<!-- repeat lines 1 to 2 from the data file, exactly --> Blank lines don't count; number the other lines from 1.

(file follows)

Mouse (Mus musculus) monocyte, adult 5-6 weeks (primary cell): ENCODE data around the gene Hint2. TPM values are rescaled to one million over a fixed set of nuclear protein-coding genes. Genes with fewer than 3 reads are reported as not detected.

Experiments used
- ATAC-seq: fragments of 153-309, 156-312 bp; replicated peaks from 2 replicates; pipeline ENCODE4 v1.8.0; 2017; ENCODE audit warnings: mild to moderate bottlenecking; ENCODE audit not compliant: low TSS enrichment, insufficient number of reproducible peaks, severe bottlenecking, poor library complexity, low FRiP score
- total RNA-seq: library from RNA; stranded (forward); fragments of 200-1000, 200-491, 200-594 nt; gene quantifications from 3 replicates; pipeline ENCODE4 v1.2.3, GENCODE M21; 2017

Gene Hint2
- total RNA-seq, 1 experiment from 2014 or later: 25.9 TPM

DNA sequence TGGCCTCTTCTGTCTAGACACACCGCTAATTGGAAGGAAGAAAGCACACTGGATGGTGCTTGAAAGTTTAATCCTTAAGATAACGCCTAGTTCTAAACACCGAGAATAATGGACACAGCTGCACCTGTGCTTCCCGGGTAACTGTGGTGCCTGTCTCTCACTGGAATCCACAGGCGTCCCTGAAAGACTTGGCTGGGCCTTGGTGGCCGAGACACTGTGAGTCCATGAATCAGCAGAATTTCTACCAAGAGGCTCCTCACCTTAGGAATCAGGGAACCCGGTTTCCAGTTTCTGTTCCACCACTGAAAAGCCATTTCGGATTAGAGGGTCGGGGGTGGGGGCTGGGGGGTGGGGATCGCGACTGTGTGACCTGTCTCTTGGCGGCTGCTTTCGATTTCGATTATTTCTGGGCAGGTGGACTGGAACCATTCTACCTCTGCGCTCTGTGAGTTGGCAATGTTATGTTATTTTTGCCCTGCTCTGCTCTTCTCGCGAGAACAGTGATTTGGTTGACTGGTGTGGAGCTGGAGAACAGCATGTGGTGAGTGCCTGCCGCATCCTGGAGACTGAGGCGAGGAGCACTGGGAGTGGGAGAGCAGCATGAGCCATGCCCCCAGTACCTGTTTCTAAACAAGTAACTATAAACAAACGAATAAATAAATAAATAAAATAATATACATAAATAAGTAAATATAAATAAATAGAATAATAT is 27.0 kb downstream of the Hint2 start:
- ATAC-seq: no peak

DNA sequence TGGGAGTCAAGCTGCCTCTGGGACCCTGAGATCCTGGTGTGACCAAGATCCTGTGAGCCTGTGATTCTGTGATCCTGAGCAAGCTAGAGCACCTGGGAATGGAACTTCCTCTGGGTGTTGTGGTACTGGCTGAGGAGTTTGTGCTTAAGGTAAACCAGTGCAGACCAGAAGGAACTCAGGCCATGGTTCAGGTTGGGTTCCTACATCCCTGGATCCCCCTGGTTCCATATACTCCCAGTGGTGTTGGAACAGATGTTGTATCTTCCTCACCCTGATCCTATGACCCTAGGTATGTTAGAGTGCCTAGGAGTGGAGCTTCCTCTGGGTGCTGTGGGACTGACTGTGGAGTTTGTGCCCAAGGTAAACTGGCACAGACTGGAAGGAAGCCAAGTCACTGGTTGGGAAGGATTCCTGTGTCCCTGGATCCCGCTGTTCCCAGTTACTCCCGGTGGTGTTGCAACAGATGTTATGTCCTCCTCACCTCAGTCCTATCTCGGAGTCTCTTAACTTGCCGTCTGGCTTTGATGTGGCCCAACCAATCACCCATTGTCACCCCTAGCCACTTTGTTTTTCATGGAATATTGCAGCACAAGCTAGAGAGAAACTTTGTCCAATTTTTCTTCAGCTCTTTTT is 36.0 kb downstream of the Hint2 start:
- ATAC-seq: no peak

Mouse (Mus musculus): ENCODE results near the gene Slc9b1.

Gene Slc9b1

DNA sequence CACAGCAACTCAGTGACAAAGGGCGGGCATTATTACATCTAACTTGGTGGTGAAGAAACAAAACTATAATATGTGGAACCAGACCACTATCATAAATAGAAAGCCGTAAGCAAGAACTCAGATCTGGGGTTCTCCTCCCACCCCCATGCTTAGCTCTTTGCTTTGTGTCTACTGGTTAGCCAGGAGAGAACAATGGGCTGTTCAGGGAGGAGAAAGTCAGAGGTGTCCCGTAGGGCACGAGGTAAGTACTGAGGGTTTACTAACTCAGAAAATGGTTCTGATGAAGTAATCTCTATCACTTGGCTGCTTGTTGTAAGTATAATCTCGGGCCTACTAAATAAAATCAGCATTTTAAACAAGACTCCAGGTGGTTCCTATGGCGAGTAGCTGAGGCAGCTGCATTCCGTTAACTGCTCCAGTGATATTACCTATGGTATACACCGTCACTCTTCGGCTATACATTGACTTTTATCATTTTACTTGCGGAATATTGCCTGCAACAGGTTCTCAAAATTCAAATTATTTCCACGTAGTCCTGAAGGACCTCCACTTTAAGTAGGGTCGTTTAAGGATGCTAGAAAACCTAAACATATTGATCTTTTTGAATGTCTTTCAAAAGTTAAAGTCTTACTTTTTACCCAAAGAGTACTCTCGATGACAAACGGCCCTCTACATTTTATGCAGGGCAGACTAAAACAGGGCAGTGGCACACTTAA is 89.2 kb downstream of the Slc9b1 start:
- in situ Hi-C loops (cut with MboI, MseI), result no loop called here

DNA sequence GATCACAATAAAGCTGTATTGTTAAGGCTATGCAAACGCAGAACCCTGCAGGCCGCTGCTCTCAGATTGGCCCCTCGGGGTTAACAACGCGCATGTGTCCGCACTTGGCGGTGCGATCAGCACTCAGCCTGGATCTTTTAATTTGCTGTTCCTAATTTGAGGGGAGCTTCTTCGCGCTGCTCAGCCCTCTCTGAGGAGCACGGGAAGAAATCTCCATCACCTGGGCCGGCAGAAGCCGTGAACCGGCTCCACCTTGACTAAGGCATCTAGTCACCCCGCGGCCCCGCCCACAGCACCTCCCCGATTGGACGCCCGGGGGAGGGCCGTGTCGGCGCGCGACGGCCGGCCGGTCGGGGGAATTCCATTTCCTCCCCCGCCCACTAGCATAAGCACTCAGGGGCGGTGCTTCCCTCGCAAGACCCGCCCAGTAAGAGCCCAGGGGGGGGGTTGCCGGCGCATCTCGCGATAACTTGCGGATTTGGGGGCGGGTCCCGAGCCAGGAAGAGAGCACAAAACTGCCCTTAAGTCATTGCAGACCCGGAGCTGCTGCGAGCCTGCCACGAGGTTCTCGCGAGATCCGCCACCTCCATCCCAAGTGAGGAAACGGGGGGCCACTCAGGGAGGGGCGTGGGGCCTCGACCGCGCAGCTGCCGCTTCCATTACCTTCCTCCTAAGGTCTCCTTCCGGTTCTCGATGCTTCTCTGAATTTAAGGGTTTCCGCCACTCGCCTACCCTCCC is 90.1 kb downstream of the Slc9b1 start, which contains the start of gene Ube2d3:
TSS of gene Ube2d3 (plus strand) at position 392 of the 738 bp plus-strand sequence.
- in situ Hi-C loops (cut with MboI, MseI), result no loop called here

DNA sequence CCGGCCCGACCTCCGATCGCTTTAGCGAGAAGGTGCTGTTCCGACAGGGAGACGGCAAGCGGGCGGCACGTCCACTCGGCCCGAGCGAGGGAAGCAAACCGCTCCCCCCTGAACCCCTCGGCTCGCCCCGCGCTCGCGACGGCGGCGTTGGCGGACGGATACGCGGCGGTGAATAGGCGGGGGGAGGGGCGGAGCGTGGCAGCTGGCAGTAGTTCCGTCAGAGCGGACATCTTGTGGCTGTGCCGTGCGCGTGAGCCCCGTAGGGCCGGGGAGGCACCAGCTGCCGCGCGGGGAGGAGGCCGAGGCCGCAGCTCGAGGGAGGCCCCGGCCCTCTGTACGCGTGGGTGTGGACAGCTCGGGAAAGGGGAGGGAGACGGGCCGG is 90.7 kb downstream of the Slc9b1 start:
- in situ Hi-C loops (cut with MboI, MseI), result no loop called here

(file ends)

Mouse (Mus musculus) monocyte, adult 5-6 weeks (primary cell): ENCODE data around the gene Hint2. TPM values are rescaled to one million over a fixed set of nuclear protein-coding genes. Genes with fewer than 3 reads are reported as not detected.

Experiments used